Janis Joplin – ‘Pearl’ to her friends – sang the blues like no other white woman before or since.
Born on 19 January 1943, Janis came from Port Arthur, Texas. At high school, she dressed differently and cared about different things and, as a result, had few friends that she could relate to.
Texas isn’t the place for outrageous people, and as Janis said, “they laughed me out of class, out of town and out of the state”. When she finished high school, she began singing in a little bar outside Austin, Texas, and eventually decided to drop out of college and head for San Francisco with her old friend, Chet Helms.
Big Brother signed with Bob Dylan‘s manager Albert Grossman. Their first major label album, Cheap Thrills, was a US #1.
But in September 1968, Janis Joplin announced she was leaving Big Brother and The Holding Company, explaining that she and the band weren’t “growing together anymore”.
She formed her own band called Full Tilt Boogie, but Janis was slipping – undone by heavy drug use. Only after a weak performance with the Kozmic Blues Band at the Woodstock Festival in 1969 did she recognise her own failings and vow to kick her heroin habit.
Janis was arrested in November 1969 following a performance in Tampa, Florida, during which she used offensive language while addressing a policeman in attendance at the concert.
Apparently, the cop had ordered the crowd to calm down and Joplin responded, “Don’t fuck with those people!” before finishing with, “Hey mister, what’re you so uptight about? Did you buy a five-dollar ticket?”.
She was released on a $500 bond and the charges were later dropped.
Spring 1970 saw Janis clean and rejuvenated, and in September she began recording her new album at Sunset Sound studios in LA. But when her boyfriend, a former drug dealer, left town for a few days, Janis grew bored and began using heroin again.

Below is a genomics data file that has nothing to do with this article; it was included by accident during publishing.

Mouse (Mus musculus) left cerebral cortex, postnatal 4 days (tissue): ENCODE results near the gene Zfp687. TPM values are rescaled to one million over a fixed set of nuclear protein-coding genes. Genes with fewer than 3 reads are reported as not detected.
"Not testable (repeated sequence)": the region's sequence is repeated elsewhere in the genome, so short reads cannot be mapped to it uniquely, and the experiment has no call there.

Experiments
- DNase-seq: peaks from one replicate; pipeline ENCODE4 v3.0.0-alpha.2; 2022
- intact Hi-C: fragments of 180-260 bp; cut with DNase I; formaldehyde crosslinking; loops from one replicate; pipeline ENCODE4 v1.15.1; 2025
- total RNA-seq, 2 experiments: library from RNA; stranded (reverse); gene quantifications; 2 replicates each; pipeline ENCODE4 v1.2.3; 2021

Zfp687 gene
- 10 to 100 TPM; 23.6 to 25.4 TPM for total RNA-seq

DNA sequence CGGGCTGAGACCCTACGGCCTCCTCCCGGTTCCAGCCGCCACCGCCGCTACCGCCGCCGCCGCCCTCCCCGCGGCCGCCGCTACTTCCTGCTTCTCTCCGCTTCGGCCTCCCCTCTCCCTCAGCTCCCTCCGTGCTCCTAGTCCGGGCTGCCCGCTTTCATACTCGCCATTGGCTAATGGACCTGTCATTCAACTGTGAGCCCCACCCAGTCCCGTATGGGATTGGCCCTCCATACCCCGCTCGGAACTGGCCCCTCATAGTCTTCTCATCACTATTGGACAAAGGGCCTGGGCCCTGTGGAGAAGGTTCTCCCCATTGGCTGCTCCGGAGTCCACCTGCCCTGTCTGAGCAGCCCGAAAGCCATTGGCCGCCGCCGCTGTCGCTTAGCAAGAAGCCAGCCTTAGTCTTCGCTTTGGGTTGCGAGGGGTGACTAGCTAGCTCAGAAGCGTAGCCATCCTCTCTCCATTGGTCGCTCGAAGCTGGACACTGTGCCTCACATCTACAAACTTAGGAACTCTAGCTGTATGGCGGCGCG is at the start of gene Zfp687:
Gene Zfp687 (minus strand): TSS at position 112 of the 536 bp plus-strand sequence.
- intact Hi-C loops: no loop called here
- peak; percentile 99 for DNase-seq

Unknown to her, the last batch she procured was uncut, and America’s most popular white blues singer died of an accidental heroin overdose on 4 October 1970, in a room at the Landmark Hotel in Los Angeles. She was the same age as Jimi Hendrix who had died three weeks earlier – only 27.
She reportedly died with a broken nose, clutching $4.50 in her hand, in a room where no drugs were found.
As Janis had requested, she was cremated, her ashes scattered from a plane over the coastline of California’s Marin County. She had also earmarked $2,500 for two memorial gatherings for her friends in New York and in California.
Rights to royalties and her possessions were bequeathed in equal portions to her parents, Seth and Dorothy, and to younger siblings Michael and Laura.
Pearl (1971) was released four months after Joplin’s death and topped the American chart for nine weeks. And although she wasn’t around to complete it, the album remains her definitive work.
Starting with the Full Tilt Boogie assault of Move Over and continuing with the mournful Cry Baby, Joplin displays astonishing vocal versatility as she fills her words with tangible drama and passion.
Listening to A Woman Left Lonely it is hard not to draw comparisons with all-time greats like Bessie Smith.
In retrospect, the most moving number on the album doesn’t feature a single word sung by Joplin. She was found dead before she had added her vocals to Buried Alive In The Blues.
Before Janis, the female rock star simply did not exist. There were glamorous soul queens like Diana Ross, and poised folk artists like Joni Mitchell, and numerous pretty pop stars. But Rock & Roll remained exclusively a boys’ club. Janis broke the club rules.
Ultimately, Janis Joplin left behind a slim body of work but a powerful legacy. For the true measure of her influence look to Patti Smith, Alanis Morissette, Polly Harvey and The Pretenders‘ Chrissie Hynde, who was 18 when she saw Janis perform live in Ohio, and later remarked: “It was like watching a boxing match”. Such was the intensity of Janis Joplin’s short life.